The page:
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Australian Startups Say They are Being Choked by The New Visa Rules | Vision Consultants Australia

November 30, 2017by VisionConsultants

Australian start-ups are losing due to visa changes made recently. StartupAUS Crossroads 2017 report, released on Thursday, suggests that start up communities’ growth is being restricted because of federal changes to working visas.

Australia start up advocacy group StartupAUS, has released its fourth annual report, StartupAUS Crossroads 2017, which shows that the industry has had a record-breaking year. A record $1.32 billion was raised in venture capital in 2017.

The report says that the industry is losing ground internationally because of the changes to rules for skilled migrants, particularly 457 visas.

Scott Farquhar, one of Australia’s most successful tech entrepreneurs and founder of Atlassian, writes in the foreword of the report that his company employs more than 1000 people around the country and a quarter of them are on 457 visas. He says that when it comes to talent, we are falling behind.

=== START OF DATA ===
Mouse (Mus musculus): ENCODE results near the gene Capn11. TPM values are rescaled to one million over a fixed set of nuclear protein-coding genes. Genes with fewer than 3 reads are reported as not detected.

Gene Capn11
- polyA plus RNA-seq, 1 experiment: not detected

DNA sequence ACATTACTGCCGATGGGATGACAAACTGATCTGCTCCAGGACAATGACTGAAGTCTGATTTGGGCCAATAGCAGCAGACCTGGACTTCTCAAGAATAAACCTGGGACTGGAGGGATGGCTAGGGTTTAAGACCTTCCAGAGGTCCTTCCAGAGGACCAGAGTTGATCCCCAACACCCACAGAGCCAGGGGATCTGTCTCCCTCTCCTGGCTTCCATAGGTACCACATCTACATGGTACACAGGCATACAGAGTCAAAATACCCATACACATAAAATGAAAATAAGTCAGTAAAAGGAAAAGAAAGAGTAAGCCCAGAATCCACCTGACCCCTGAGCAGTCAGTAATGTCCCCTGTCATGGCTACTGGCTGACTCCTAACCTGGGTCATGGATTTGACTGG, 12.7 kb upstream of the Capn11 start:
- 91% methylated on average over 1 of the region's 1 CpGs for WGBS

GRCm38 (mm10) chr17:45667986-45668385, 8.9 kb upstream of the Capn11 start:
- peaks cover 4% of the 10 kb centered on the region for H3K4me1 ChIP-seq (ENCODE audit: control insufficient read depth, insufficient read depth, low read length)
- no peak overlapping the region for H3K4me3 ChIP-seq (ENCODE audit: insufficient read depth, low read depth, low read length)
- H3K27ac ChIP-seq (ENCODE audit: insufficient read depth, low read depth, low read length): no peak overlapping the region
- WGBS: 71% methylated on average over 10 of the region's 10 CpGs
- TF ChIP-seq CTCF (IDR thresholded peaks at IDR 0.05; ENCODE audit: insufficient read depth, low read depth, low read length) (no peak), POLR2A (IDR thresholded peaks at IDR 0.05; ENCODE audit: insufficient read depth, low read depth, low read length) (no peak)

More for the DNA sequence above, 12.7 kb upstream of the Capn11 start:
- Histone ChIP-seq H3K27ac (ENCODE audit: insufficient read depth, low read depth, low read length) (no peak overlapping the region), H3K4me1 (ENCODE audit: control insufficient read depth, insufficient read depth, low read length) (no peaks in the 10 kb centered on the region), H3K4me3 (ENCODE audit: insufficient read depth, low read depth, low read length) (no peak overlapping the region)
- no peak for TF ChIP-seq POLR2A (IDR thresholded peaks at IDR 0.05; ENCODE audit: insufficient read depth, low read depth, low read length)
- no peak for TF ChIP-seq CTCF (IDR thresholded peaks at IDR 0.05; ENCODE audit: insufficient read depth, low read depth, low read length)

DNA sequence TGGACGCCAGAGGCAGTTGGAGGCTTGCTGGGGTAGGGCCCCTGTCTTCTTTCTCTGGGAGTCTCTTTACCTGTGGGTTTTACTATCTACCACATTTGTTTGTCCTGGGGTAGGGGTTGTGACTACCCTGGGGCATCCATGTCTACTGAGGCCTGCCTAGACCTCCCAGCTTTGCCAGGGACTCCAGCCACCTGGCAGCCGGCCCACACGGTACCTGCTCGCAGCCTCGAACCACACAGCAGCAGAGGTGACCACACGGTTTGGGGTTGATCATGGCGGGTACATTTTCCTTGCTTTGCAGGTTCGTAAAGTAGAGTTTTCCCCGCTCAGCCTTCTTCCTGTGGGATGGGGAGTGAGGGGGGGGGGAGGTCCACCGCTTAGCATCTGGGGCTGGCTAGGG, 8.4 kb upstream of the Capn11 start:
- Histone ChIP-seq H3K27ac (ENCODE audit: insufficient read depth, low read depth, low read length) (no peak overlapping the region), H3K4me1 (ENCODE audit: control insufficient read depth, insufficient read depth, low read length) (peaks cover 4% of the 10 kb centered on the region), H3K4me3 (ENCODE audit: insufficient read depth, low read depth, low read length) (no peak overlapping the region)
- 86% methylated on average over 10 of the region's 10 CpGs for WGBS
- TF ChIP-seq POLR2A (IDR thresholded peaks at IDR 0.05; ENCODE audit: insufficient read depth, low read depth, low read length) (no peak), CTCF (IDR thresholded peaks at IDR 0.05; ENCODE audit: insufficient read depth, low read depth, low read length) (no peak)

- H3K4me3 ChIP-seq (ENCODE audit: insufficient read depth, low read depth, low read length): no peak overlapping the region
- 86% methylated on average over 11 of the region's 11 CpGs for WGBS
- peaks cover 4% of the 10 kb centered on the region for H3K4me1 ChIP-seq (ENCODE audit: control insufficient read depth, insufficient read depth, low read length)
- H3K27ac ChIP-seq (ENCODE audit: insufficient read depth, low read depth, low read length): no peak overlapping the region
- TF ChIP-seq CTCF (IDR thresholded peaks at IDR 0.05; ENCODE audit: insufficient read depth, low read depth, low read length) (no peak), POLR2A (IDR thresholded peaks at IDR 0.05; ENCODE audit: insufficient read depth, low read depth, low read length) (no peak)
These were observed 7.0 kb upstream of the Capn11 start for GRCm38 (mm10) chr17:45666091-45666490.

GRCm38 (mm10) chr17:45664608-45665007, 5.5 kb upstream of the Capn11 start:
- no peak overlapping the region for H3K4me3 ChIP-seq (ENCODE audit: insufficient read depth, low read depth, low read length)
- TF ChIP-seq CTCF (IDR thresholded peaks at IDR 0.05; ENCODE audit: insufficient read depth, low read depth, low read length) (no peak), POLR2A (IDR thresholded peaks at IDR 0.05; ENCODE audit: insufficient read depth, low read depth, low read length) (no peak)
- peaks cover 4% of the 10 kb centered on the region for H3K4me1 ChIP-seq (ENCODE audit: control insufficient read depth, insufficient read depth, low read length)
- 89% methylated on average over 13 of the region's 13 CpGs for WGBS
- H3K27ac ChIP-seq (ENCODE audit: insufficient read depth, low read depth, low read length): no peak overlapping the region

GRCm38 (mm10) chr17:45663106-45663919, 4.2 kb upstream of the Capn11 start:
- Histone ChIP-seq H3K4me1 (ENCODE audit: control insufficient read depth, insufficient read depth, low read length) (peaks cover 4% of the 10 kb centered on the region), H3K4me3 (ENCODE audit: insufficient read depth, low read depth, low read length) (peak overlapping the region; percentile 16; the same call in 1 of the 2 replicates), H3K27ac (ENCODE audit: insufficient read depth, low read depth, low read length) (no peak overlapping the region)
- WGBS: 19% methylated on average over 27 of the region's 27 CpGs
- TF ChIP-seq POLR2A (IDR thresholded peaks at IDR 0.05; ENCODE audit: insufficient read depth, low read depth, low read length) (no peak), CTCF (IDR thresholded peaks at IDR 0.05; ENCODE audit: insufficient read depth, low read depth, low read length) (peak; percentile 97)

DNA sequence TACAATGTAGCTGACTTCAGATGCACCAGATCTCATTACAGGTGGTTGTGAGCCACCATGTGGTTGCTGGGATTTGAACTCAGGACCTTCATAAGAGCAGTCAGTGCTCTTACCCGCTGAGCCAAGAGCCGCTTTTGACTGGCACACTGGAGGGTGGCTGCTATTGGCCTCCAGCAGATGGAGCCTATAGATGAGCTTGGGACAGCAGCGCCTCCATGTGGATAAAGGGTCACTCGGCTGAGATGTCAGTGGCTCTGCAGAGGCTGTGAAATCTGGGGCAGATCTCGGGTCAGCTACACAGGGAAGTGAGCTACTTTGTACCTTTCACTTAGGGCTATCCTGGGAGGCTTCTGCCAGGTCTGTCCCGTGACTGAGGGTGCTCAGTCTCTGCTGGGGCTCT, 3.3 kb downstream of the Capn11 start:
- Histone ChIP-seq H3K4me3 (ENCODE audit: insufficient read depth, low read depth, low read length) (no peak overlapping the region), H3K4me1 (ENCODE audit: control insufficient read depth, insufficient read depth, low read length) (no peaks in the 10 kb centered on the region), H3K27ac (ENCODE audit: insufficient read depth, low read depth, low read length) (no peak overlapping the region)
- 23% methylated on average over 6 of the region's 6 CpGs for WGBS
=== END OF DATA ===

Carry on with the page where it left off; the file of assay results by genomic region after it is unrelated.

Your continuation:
“Access to a high quality, dynamic skilled visa system is therefore of fundamental importance in building a fast-growing company in this space,” writes Farquhar. “So when the skilled migration system was overhauled earlier this year, it came as a real blow for tech companies across the country.”

“Visas have been slashed as a result of the changes, with less than half as many visas being issued in Q3 this year as the same period in 2016.”

Australia scrapped the 457 visa in April this year. This program had allowed temporary foreign workers to be employed in Australia.

The Prime Minister, Malcolm Turnbull, then explained that he wanted to put jobs and Australians first.

The move, however, has proved costly for the industry as the report suggests.

It says, “The new framework has reduced the number of skilled occupations for which visas can be sought, removed the permanent residency track for many of the remaining occupations, and increased red tape around accessing skilled migration visas.”

The report recommends that the skilled worker visa should be expanded to include digital skills and reflect start up needs.

Source From : SBS

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